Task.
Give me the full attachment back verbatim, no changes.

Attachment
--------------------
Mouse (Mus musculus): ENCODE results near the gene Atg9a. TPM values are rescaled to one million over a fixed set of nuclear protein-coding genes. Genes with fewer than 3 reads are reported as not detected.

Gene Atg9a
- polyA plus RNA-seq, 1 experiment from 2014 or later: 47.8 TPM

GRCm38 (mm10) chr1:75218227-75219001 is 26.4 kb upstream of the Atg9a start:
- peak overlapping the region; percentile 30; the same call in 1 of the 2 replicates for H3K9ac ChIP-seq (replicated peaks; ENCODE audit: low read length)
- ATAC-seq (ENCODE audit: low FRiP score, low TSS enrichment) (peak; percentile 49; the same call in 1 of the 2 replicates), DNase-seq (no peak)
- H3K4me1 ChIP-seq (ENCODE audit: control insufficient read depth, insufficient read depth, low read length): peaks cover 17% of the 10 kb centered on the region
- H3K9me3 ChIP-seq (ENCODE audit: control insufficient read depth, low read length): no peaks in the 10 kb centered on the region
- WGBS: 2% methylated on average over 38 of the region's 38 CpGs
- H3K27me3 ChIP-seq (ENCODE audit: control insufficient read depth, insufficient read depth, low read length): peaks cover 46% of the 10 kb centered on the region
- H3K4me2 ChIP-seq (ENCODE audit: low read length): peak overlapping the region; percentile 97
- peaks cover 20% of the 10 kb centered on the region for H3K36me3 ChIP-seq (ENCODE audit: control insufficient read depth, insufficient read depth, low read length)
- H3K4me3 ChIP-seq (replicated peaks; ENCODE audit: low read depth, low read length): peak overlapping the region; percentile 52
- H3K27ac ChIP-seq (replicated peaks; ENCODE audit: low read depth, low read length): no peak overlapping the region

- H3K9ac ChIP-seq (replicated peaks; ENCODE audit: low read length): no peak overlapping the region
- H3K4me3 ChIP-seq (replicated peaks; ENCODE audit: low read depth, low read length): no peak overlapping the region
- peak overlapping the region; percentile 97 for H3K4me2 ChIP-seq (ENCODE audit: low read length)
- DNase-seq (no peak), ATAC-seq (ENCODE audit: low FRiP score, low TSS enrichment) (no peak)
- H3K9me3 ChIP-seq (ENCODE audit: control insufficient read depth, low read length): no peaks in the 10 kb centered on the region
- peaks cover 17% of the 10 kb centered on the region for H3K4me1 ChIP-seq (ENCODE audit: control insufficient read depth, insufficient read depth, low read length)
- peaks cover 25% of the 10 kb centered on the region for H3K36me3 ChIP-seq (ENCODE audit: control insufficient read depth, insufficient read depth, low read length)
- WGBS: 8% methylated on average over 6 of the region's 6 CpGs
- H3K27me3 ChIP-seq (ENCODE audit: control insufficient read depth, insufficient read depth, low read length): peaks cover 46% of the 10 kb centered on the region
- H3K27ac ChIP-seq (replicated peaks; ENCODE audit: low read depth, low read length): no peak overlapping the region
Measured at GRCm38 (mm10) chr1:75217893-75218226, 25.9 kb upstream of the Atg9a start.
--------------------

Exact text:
Mouse (Mus musculus): ENCODE results near the gene Atg9a. TPM values are rescaled to one million over a fixed set of nuclear protein-coding genes. Genes with fewer than 3 reads are reported as not detected.

Gene Atg9a
- polyA plus RNA-seq, 1 experiment from 2014 or later: 47.8 TPM

GRCm38 (mm10) chr1:75218227-75219001 is 26.4 kb upstream of the Atg9a start:
- peak overlapping the region; percentile 30; the same call in 1 of the 2 replicates for H3K9ac ChIP-seq (replicated peaks; ENCODE audit: low read length)
- ATAC-seq (ENCODE audit: low FRiP score, low TSS enrichment) (peak; percentile 49; the same call in 1 of the 2 replicates), DNase-seq (no peak)
- H3K4me1 ChIP-seq (ENCODE audit: control insufficient read depth, insufficient read depth, low read length): peaks cover 17% of the 10 kb centered on the region
- H3K9me3 ChIP-seq (ENCODE audit: control insufficient read depth, low read length): no peaks in the 10 kb centered on the region
- WGBS: 2% methylated on average over 38 of the region's 38 CpGs
- H3K27me3 ChIP-seq (ENCODE audit: control insufficient read depth, insufficient read depth, low read length): peaks cover 46% of the 10 kb centered on the region
- H3K4me2 ChIP-seq (ENCODE audit: low read length): peak overlapping the region; percentile 97
- peaks cover 20% of the 10 kb centered on the region for H3K36me3 ChIP-seq (ENCODE audit: control insufficient read depth, insufficient read depth, low read length)
- H3K4me3 ChIP-seq (replicated peaks; ENCODE audit: low read depth, low read length): peak overlapping the region; percentile 52
- H3K27ac ChIP-seq (replicated peaks; ENCODE audit: low read depth, low read length): no peak overlapping the region

- H3K9ac ChIP-seq (replicated peaks; ENCODE audit: low read length): no peak overlapping the region
- H3K4me3 ChIP-seq (replicated peaks; ENCODE audit: low read depth, low read length): no peak overlapping the region
- peak overlapping the region; percentile 97 for H3K4me2 ChIP-seq (ENCODE audit: low read length)
- DNase-seq (no peak), ATAC-seq (ENCODE audit: low FRiP score, low TSS enrichment) (no peak)
- H3K9me3 ChIP-seq (ENCODE audit: control insufficient read depth, low read length): no peaks in the 10 kb centered on the region
- peaks cover 17% of the 10 kb centered on the region for H3K4me1 ChIP-seq (ENCODE audit: control insufficient read depth, insufficient read depth, low read length)
- peaks cover 25% of the 10 kb centered on the region for H3K36me3 ChIP-seq (ENCODE audit: control insufficient read depth, insufficient read depth, low read length)
- WGBS: 8% methylated on average over 6 of the region's 6 CpGs
- H3K27me3 ChIP-seq (ENCODE audit: control insufficient read depth, insufficient read depth, low read length): peaks cover 46% of the 10 kb centered on the region
- H3K27ac ChIP-seq (replicated peaks; ENCODE audit: low read depth, low read length): no peak overlapping the region
Measured at GRCm38 (mm10) chr1:75217893-75218226, 25.9 kb upstream of the Atg9a start.